1. Determine what represents the sense of wonder, enlightenment, or excitement in your story and make sure that level of enthusiasm is maintained throughout the story. Too many stories start out exciting and then just fizzle out.
  2. Is the main character exciting enough to hold the reader's interest throughout the story? What motivates the main character and drives her to act and change throughout the story?
  3. Do you really like your antagonist? You should! Your antagonist should be just as motivated to accomplish her goals as your protagonist and just as driven to succeed. Is your antagonist truly bad, or does she just behave badly? Villains who are truly evil are much more enjoyable than cardboard cut-outs who just cause trouble for the heck of it. What endearing or charming qualities does your villain possess that would allow the reader to care about them?
  4. Don't neglect your minor characters. They need to be credible and believable with their own motivations to act.
  5. Is the conflict between the protagonist and the antagonist credible and strong enough to sustain the reader's attention throughout the story?
  6. What is your most memorable scene? What makes it work so well? How can less memorable scenes be strengthened to this level?
  7. What is your least memorable scene? Does it move the story forward? Would the story be stronger without it? Consider rewriting it or cut it out completely.
  8. What are the three most important actions in your story? Are they motivated in a believable way? Remember that "coincidence" in a story is not a credible reason for any action to occur. Review all other actions and either strengthen, rewrite, or cut them if they're not absolutely necessary to moving the story forward.
  9. Place yourself in the reader's seat and read the first page of your story. Are you compelled to keep reading? If not, you have work to do.
  10. Make sure there's something visual on every single page of your story. Never give the reader an excuse to remember they're reading a story. Help them visualize and become involved in the story.
  11. After fixing all the above, you're now ready for general revisions:
    • Tighten the manuscript by cutting every word, sentence, paragraph and scene that does not contribute to the story. Be ruthless with your word choice and make every word work.
    • Vary your sentence lengths to avoid a monotonous voice.
    • Make sure the pacing matches your story arc.
    • Fix point of view errors.
    • Make sure the tension continues to mount throughout the story and the stakes are continually raised for the protagonist.
    • Get rid of all but the most essential adjectives and adverbs.
    • Eliminate all cliches and rewrite for originality.
    • Vary and clarify all dialogue tags.
    • Look for precise word choices and meanings.
    • Add variety to your dialogue. Can exposition be replaced by dialogue? Is the dialogue confrontational enough? Does it actually move the story forward or is it just banter?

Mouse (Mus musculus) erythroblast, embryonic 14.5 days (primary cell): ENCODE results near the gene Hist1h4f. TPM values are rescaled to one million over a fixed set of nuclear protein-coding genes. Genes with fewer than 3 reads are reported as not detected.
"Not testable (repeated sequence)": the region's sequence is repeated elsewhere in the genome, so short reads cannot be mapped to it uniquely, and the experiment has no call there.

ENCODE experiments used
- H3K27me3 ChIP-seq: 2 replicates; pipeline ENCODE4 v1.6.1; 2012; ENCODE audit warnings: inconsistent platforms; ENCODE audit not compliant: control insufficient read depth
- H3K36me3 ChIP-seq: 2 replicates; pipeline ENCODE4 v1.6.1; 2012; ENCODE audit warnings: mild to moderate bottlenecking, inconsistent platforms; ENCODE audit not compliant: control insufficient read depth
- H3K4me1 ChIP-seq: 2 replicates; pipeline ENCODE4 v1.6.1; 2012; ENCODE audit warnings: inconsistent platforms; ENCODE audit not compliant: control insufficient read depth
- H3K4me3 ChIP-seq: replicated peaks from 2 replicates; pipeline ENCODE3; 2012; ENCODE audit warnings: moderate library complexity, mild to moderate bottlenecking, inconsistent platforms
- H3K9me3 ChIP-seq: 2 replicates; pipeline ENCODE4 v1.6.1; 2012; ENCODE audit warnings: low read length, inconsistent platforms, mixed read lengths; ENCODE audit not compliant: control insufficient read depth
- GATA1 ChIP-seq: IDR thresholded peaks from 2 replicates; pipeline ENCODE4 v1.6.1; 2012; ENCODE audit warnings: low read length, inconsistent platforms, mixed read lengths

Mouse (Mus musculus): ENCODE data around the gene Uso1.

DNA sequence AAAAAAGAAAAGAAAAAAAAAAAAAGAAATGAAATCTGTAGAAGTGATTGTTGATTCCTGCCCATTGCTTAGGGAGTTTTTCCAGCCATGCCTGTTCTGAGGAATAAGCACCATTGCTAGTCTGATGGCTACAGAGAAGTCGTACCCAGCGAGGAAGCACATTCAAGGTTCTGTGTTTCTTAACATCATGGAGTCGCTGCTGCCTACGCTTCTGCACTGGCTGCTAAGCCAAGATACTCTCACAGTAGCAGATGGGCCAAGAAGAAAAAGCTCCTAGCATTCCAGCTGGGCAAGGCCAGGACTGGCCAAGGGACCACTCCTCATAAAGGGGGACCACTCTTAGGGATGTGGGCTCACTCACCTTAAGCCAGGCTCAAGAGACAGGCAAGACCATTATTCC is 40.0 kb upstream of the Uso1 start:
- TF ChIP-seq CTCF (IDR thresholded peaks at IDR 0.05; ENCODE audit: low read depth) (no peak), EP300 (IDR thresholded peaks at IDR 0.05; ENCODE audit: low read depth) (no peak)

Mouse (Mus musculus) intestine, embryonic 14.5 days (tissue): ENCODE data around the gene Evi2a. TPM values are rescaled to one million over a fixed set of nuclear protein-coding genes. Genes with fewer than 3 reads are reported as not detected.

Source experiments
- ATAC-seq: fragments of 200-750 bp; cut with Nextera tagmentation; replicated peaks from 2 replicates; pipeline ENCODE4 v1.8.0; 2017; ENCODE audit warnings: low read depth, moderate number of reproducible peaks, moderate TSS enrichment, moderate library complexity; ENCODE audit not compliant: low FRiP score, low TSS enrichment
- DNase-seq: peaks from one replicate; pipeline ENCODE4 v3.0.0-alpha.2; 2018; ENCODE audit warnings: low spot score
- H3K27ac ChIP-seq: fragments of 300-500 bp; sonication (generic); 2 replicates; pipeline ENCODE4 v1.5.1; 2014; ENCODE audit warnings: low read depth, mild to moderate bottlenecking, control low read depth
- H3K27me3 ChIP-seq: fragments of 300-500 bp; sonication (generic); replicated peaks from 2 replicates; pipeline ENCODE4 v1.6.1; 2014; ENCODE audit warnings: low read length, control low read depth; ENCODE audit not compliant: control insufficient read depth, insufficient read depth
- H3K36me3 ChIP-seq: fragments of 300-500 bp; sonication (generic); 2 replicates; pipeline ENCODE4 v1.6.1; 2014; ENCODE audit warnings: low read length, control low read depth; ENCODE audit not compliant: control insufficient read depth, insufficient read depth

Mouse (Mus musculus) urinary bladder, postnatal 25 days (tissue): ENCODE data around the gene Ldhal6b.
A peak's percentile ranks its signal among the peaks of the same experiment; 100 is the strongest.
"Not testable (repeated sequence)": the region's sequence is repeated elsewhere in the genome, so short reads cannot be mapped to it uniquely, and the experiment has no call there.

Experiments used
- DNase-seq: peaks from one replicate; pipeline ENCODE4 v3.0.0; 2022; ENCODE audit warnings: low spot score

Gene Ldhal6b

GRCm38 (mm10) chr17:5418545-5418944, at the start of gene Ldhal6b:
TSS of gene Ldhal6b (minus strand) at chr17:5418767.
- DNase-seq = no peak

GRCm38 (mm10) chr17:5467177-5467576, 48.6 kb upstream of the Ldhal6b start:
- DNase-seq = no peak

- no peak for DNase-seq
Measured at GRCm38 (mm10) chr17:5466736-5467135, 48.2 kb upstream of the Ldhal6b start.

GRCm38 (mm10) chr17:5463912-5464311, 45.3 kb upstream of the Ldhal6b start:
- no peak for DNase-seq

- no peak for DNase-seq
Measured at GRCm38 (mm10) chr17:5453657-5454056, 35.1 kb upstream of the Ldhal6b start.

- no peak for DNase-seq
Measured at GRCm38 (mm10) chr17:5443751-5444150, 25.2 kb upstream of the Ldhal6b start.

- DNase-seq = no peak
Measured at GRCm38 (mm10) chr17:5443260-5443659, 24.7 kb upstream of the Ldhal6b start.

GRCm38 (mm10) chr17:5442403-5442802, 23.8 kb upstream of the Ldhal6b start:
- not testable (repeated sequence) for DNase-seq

• Last but not least, correct all spelling, punctuation, and grammar errors.
By correcting the biggest problems first and working through your manuscript with the checklist above, your revision process will be much more focused, productive, and efficient.

By following this process, I've also learned to quiet my inner editor while I furiously write that first heated draft because I already know it won't be - and shouldn't be - perfect. I now know that writing my draft is just a way to sort through all the cupboards, drawers, and pantries looking for ideas and ingredients for a feast I can worry about baking and garnishing later for my readers.

Wednesday, May 23, 2012

Why I Need A Dry Erase Board In My Shower

The funny thing about inspiration is you never know exactly when it will strike.

Below is am email conversation I had today with my writing partner. By the way, we're both Michele. To clear the mud I'm Michele B and she's Michele D.  Writers that we are, we appreciate the comedy of the name situation.

12 messages

Michele BThu, May 17, 2012 at 9:12 AM
To: Michele D
Hey where were you last night?  I was on until about 9ish.... Saw you wrote 800 words!  That's awesome!  You have to be inches from the finish line now!

In the shower this morning I finally came up with a hook for Treasures, I think. :)

Michele Thu, May 17, 2012 at 10:40 AM

To: Michele Buchholz 

No - I only got 1 file on chapt 18.

Thanks for looking at it - as I was going to sleep last night, I realized there were a couple things I need to insert in that chapter - just a few things here and there but I always think of them on my way to sleep (as in, I don't want to turn my light on to write it down, so I think I'll remember it and then never do. I'm hoping I'll think of it as I'm doing revisions. It would be so much more convenient if I could think of them in the shower like you do. But no, my brain doesn't work that way)  :)

Michele Buchholz Thu, May 17, 2012 at 10:43 AM
To: Michele 
Funny you think that about the shower.  I jump out dripping, soak my floor and mat, then drip all over my dresser while I write it down... That's if I get out and write it down.  Otherwise I do the same, repeat it hoping my goldfish memory will hold it until I"m done. :) Today I jumped out and wrote it down! 

Michele Thu, May 17, 2012 at 11:26 AM

To: Michele Buchholz